Vianne remains in Carriveau, attempting to protect Sophie and maintain her home until the war ends and Antoine can return. Conditions become unbearable as rations for food and fuel grow scarcer, and the Nazi regime begins targeting and exporting Jews and separating mothers from their children. When Rachel is taken away and her daughter Sarah is shot,Vianne is left to care for Ari, her friend’s young son. Now she must abandon her plan to keep a low profile and avoid harm to her daughter in order to ensure the survival of Ari and the other children left motherless. She is unaware of her sister’s heroic sacrifice as “The Nightingale;” however, the path Vianne chooses will require equal sacrifice and risk. Both sisters will discover the narrator’s claim:
In love we find out what we want to be; in war we find out who we are.
The narrator is introduced in the first person in chapter 1, as an aging woman living on the Oregon Coast in 1995. Her identity is not revealed until the last chapter. Her husband is deceased and she has been diagnosed with terminal cancer; thus, her physician son has persuaded her to move to a nursing home to live out her days in safety. While going through an old trunk in the attic, she is reminded of the war and events that transpired in her earlier life, and contemplates their meaning.
As I approach the end of my years, I know that grief, like regret, settles into our DNA and remains forever a part of us.”
The narrative shifts to third person in subsequent chapters, as the author explores the question of how far women left behind in war will go to protect their loved ones. Mother Superior Marie-Therese provides a partial answer as Vianne seeks her counsel after she admits that her friend Rachel was fired from her job as a teacher after Vianne identified Rachel as a Jew, when questioned by Captain Beck, the Wehrmacht officer billeting in her home:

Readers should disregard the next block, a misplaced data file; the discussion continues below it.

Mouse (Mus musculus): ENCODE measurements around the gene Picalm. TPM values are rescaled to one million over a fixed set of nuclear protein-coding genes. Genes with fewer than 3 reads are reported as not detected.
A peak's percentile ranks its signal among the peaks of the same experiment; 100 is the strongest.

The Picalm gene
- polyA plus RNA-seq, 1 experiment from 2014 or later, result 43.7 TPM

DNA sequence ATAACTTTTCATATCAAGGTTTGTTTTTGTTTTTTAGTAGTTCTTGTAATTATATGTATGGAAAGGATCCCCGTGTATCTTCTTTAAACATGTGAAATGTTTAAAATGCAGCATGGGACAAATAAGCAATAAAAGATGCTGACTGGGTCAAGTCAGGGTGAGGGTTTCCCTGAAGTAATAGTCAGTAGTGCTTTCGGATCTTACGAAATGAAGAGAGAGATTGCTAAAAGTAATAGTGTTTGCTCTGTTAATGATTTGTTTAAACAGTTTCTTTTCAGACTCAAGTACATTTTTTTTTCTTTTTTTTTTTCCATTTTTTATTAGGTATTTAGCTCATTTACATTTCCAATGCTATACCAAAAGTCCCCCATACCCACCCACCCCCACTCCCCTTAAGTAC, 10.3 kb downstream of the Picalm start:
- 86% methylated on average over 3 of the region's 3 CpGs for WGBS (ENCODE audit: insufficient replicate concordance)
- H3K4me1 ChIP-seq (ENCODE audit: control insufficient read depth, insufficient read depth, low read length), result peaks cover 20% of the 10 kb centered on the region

As the war goes on, we will have to look more deeply. These questions are not about them but us…Don’t think about who they are. Think about who you are and what sacrifices you can live with and what will break you.
Ultimately, that advice prompts Vianne to abandon her fears, to endure great personal danger and sacrifice, and engage in a subterfuge that will save the lives of dozens of Jewish children.
Questions about war and blind loyalty surface in the relationship between Vianne and Captain Beck. Beck is a husband and father separated by military duty from his family, not unlike Vianne’s husband Anthony. He obeys the senseless commands of his superiors, even to the point of carrying a whip to herd Jews onto trains and out of the country. However, he warns Vianne that her friend Rachel should escape immediately when he discovers the plan is to shoot rather than transport them. Vianne is repulsed by their growing attraction to each other, yet unable to control her feelings for Beck, the enemy. They both discover the internal conflict imposed by war. In times of peace, the two could have easily been friends, and even lovers.
The sequence of historical events were hard to follow at times, and I agree with the critics who have noted a tendency toward sentimentalization in the book. However, I found the story to be compelling in it’s portrayal of the unthinkable choices that people must make and horrific hardships they must bear as hostages of war. The author depicts life during the Nazi occupation of France in vivid language, allowing the reader to experience the fear and desolation of a nation struggling for survival under the Hitler regime. But it also celebrates the strength of the human will and the powerful love of family and country that propelled the women and men of the resistance to extraordinary acts of heroism. The book is highly engaging and well worth the read.